Monday, April 23, 2007

Moving UX into a position of corporate influence: Whose advice really works?

I'll be leading an "interactive session" at CHI 2007 entitled, "Moving UX into a Position of Corporate Influence: Whose Advice Really Works?" Here is the abstract:
"Professionals working to move user experience (UX) into a position of corporate influence are impeded by conflicting recommendations, including those regarding the roles of documenting and evangelizing UX work, ownership of UX, organizational positioning, calculating return on investment, and conducting "ethnographic" research. In this interactive session, a group of senior UX management personnel who have moved UX into positions of rapidly increasing influence in their varied places of work debate their different perspectives and approaches to help resolve the conflicting recommendations and generate some new and improved guidance."
A four-page description of this session will be published and will become available in ACM's digital library. However, I've prepared a longer version of the description for you to download.

During recent weeks, I've posted blog entries that provide even more information about the focus of the session:
15 Feb 07: Documenting and evangelizing user experience work

24 Jan 07: Ownership of the user-customer experience

01 Feb 07: Does it matter where User Experience is positioned in your corporate structure?

13 Mar 07 Calculating return on investment

5 Apr 07 Conducting "ethnographic" research
And I recently activated the ability to comment on those postings to invite you to share your stories about your experiences. For example, the first comment to the last posting referenced above is from me and says:
"What has been your experience where you work? Has conducting 'ethnographic' research played a role in moving user experience into a position of corporate influence, or has it not played such a role? If it hasn't, could it? If it has, what role has it played?"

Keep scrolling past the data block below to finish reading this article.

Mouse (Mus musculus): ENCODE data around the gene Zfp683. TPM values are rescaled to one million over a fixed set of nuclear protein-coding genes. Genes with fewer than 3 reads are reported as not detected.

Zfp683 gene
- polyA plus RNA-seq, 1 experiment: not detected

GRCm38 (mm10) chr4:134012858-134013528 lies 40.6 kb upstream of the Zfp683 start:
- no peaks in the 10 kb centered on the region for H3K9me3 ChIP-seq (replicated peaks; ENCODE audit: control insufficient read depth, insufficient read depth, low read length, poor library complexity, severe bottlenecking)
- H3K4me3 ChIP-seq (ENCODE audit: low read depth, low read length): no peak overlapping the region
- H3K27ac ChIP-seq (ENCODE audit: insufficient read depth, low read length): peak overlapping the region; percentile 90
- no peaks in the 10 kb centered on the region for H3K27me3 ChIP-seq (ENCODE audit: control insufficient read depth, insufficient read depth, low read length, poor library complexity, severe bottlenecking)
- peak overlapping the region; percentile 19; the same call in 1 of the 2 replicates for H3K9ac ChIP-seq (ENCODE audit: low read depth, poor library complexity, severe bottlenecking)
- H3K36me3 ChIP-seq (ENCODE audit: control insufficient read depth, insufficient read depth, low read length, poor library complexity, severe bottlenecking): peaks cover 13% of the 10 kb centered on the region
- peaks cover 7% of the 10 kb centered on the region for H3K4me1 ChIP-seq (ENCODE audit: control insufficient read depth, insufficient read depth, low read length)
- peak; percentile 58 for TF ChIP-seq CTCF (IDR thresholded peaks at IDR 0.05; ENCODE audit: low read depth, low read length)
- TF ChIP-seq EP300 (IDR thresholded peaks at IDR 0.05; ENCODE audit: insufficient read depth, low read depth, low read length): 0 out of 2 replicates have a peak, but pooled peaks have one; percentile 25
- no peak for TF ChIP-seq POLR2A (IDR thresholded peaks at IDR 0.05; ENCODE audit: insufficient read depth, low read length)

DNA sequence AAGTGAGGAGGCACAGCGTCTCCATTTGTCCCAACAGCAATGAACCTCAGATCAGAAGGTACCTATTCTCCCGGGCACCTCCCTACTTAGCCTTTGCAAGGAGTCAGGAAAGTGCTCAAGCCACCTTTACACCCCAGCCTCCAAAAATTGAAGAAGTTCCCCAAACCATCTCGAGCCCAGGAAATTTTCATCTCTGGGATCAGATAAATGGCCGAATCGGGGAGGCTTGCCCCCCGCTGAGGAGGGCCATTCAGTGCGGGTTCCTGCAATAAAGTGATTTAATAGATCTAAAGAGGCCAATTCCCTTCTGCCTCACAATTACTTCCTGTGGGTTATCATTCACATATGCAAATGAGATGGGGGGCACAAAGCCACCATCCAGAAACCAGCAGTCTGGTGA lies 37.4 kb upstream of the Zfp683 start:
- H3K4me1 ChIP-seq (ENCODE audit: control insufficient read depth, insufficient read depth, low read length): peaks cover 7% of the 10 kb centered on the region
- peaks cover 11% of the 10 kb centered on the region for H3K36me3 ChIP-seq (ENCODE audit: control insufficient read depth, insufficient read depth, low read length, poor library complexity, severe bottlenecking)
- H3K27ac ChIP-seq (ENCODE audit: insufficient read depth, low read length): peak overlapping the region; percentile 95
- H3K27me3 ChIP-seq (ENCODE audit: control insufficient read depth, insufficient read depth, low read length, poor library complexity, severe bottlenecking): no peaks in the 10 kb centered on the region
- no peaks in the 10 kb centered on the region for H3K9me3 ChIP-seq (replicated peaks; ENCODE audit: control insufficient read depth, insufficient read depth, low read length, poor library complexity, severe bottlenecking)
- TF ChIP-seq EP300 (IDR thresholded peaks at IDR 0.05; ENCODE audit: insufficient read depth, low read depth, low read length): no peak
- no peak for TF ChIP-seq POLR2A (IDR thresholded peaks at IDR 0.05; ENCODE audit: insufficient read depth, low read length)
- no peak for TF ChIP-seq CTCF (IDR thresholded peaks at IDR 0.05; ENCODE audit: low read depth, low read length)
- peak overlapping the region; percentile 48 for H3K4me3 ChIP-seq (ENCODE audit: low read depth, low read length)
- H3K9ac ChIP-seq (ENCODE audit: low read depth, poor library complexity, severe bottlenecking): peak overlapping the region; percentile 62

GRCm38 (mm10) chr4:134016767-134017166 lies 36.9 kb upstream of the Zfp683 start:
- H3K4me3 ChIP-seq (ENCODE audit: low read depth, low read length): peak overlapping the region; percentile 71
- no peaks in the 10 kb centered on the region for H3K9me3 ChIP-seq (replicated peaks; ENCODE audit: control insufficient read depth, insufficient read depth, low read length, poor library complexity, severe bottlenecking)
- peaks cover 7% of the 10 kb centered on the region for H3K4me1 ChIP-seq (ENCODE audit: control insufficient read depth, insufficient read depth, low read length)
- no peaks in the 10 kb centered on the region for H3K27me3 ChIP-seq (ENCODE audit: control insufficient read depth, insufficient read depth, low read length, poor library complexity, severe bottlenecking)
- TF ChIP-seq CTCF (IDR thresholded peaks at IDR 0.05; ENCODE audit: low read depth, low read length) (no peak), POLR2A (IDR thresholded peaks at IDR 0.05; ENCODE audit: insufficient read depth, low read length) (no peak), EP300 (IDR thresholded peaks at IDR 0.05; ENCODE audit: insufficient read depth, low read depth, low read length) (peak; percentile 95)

If you'd prefer, feel free to share information about your experiences just with me via email.

The experiences that will receive the greatest attention during the CHI conference session will be those of the following people:
  • Jeremy Ashley, Vice President of Applications User Experience, Oracle
  • Tobias Herrmann, Head of Team User Experience, mobilkom austria (represented by Manfred Tscheligi, Managing Director of USECON, Wien Austria)
  • Justin Miller, Senior Director of Product for Europe, eBay
  • Jim Nieters, Senior Manager User Experience Design, Cisco
  • Shauna Sampson Eves, Director of User Experience, Blue Shield of California
  • Secil Tabli Watson, Senior Vice President Internet Channel Strategy, Wells Fargo
(And I'll contribute a couple of my own stories as well.)

Watch this blog for additional information on the (topic of the) session, but if you are attending CHI 2007, I hope you'll join us Tuesday, 1 May, 14:30-16:00 in the San Jose Convention Center's Civic Auditorium.